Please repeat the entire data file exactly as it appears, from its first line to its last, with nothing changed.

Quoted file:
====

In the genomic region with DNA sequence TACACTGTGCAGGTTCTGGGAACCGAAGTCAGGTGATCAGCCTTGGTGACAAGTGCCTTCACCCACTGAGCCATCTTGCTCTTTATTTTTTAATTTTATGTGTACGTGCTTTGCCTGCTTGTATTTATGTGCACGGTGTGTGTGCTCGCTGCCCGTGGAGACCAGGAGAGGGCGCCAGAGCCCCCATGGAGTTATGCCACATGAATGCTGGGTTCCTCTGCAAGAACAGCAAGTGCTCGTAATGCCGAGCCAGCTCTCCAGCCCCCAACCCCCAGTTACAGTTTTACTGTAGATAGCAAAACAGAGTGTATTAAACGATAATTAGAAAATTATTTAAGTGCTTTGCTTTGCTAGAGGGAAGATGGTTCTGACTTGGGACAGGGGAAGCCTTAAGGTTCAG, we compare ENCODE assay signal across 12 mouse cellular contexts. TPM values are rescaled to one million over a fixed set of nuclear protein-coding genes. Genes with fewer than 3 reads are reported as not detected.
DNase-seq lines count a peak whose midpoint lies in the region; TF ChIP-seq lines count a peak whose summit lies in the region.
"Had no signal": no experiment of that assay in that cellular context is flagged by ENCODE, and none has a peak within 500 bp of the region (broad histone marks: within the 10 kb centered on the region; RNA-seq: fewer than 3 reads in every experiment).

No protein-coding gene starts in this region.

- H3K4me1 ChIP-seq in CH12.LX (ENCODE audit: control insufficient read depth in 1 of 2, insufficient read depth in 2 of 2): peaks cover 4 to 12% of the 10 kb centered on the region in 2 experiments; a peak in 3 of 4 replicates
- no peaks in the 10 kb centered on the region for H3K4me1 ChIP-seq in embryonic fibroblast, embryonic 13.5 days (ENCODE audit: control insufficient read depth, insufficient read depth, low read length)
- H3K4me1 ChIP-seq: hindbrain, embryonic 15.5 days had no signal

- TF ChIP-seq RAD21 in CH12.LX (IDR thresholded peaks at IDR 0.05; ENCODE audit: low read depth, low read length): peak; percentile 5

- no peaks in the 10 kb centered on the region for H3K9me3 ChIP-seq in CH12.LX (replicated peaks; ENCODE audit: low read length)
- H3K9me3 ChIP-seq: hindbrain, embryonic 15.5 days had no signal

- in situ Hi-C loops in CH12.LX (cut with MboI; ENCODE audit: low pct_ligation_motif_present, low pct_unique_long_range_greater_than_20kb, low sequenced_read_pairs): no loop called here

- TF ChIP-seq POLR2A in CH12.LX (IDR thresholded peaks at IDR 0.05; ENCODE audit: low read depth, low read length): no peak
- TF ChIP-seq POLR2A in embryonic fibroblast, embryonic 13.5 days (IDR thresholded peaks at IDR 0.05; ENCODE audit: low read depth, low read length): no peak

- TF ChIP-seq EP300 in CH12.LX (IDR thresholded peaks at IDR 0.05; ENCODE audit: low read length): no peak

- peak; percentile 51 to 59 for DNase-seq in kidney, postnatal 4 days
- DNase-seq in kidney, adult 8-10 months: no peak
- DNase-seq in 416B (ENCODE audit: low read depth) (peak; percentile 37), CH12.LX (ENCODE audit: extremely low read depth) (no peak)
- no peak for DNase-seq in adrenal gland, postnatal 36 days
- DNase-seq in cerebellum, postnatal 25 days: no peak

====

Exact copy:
In the genomic region with DNA sequence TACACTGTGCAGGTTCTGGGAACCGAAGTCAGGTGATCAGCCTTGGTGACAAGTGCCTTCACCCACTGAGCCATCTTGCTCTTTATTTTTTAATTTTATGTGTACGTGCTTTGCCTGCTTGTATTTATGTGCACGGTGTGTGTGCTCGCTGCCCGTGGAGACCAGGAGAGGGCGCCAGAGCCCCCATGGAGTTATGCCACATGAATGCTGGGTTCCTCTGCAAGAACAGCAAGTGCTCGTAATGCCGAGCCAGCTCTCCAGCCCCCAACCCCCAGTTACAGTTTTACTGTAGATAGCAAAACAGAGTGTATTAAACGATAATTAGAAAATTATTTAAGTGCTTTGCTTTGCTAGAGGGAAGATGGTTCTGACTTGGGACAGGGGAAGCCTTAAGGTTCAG, we compare ENCODE assay signal across 12 mouse cellular contexts. TPM values are rescaled to one million over a fixed set of nuclear protein-coding genes. Genes with fewer than 3 reads are reported as not detected.
DNase-seq lines count a peak whose midpoint lies in the region; TF ChIP-seq lines count a peak whose summit lies in the region.
"Had no signal": no experiment of that assay in that cellular context is flagged by ENCODE, and none has a peak within 500 bp of the region (broad histone marks: within the 10 kb centered on the region; RNA-seq: fewer than 3 reads in every experiment).

No protein-coding gene starts in this region.

- H3K4me1 ChIP-seq in CH12.LX (ENCODE audit: control insufficient read depth in 1 of 2, insufficient read depth in 2 of 2): peaks cover 4 to 12% of the 10 kb centered on the region in 2 experiments; a peak in 3 of 4 replicates
- no peaks in the 10 kb centered on the region for H3K4me1 ChIP-seq in embryonic fibroblast, embryonic 13.5 days (ENCODE audit: control insufficient read depth, insufficient read depth, low read length)
- H3K4me1 ChIP-seq: hindbrain, embryonic 15.5 days had no signal

- TF ChIP-seq RAD21 in CH12.LX (IDR thresholded peaks at IDR 0.05; ENCODE audit: low read depth, low read length): peak; percentile 5

- no peaks in the 10 kb centered on the region for H3K9me3 ChIP-seq in CH12.LX (replicated peaks; ENCODE audit: low read length)
- H3K9me3 ChIP-seq: hindbrain, embryonic 15.5 days had no signal

- in situ Hi-C loops in CH12.LX (cut with MboI; ENCODE audit: low pct_ligation_motif_present, low pct_unique_long_range_greater_than_20kb, low sequenced_read_pairs): no loop called here

- TF ChIP-seq POLR2A in CH12.LX (IDR thresholded peaks at IDR 0.05; ENCODE audit: low read depth, low read length): no peak
- TF ChIP-seq POLR2A in embryonic fibroblast, embryonic 13.5 days (IDR thresholded peaks at IDR 0.05; ENCODE audit: low read depth, low read length): no peak

- TF ChIP-seq EP300 in CH12.LX (IDR thresholded peaks at IDR 0.05; ENCODE audit: low read length): no peak

- peak; percentile 51 to 59 for DNase-seq in kidney, postnatal 4 days
- DNase-seq in kidney, adult 8-10 months: no peak
- DNase-seq in 416B (ENCODE audit: low read depth) (peak; percentile 37), CH12.LX (ENCODE audit: extremely low read depth) (no peak)
- no peak for DNase-seq in adrenal gland, postnatal 36 days
- DNase-seq in cerebellum, postnatal 25 days: no peak